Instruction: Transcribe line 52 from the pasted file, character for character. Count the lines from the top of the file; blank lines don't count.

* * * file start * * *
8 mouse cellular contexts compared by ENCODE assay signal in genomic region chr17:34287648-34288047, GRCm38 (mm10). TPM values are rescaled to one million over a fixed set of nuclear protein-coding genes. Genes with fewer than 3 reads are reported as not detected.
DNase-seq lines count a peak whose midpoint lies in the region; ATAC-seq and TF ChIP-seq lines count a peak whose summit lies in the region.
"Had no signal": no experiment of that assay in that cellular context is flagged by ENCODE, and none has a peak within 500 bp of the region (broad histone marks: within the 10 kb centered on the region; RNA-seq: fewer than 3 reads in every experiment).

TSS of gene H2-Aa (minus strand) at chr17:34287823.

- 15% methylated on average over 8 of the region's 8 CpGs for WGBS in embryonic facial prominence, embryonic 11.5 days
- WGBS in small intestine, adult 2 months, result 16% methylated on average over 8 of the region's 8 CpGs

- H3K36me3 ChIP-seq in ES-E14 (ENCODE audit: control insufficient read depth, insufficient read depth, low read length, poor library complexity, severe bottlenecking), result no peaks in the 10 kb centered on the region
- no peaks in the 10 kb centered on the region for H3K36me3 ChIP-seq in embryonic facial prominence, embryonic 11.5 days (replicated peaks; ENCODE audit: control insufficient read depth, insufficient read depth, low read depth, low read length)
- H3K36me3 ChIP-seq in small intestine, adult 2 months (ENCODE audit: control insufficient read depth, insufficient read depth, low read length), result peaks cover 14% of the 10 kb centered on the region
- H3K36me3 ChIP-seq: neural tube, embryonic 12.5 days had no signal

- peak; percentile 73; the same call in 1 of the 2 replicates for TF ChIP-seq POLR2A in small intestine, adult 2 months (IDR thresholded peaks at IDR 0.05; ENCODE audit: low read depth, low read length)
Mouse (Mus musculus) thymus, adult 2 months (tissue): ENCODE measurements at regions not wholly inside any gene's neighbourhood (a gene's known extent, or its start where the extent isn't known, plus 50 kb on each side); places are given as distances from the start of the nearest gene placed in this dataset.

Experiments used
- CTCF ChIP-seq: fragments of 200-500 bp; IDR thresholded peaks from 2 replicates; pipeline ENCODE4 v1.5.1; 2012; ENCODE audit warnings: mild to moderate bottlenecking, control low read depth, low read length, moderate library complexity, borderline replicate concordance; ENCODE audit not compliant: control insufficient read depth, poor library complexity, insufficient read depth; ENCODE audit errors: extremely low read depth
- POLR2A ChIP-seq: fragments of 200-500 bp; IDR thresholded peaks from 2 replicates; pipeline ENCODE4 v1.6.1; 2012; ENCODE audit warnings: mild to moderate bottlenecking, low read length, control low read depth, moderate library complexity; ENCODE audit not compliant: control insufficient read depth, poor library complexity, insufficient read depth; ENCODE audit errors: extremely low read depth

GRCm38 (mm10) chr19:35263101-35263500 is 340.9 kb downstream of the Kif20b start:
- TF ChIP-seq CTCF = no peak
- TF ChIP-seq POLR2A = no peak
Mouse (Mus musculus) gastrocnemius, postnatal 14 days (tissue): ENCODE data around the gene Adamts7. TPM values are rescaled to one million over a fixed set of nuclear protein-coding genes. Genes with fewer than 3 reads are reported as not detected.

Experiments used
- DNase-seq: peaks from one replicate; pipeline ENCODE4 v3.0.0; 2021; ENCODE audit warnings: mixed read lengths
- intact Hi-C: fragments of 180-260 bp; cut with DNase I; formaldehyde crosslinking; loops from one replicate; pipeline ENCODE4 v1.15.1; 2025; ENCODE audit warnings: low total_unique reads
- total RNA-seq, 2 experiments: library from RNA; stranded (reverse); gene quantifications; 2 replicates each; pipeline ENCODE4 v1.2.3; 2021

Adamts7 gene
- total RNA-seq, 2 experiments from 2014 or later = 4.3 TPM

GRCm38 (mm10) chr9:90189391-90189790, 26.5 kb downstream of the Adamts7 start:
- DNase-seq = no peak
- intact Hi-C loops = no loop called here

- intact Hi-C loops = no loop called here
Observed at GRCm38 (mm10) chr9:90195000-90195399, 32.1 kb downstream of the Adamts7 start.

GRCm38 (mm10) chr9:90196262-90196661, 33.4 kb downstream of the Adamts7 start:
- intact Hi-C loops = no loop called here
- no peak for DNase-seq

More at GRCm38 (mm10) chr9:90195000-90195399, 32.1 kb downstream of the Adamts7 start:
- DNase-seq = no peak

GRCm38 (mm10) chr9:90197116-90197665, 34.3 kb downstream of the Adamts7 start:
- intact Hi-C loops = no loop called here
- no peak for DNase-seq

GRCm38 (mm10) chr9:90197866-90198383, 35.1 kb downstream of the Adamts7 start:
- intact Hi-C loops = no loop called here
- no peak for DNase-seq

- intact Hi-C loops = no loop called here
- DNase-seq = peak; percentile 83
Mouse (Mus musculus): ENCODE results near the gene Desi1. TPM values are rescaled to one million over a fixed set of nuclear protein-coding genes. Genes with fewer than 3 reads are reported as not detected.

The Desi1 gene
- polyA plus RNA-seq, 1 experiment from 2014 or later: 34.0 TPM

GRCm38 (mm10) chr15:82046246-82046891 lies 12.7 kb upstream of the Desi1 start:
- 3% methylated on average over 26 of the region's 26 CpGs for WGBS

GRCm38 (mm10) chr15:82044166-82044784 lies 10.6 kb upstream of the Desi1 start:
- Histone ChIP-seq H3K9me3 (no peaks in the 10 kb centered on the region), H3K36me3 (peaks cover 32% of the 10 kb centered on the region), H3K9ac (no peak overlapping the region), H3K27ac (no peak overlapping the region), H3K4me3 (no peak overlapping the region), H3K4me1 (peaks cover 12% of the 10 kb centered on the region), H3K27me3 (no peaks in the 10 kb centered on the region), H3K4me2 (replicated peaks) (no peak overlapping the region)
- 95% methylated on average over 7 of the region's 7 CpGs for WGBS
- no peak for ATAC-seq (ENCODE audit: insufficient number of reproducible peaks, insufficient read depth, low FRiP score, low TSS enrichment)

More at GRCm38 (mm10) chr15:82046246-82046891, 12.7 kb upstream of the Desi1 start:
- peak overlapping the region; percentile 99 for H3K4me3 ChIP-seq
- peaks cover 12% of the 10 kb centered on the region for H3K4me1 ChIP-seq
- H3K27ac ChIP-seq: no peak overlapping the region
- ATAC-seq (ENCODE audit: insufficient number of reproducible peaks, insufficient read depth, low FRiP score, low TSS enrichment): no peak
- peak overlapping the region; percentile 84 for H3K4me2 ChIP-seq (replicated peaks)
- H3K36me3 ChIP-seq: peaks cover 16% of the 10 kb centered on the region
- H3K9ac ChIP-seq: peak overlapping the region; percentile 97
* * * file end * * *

- no peak for ATAC-seq (ENCODE audit: insufficient number of reproducible peaks, insufficient read depth, low FRiP score, low TSS enrichment)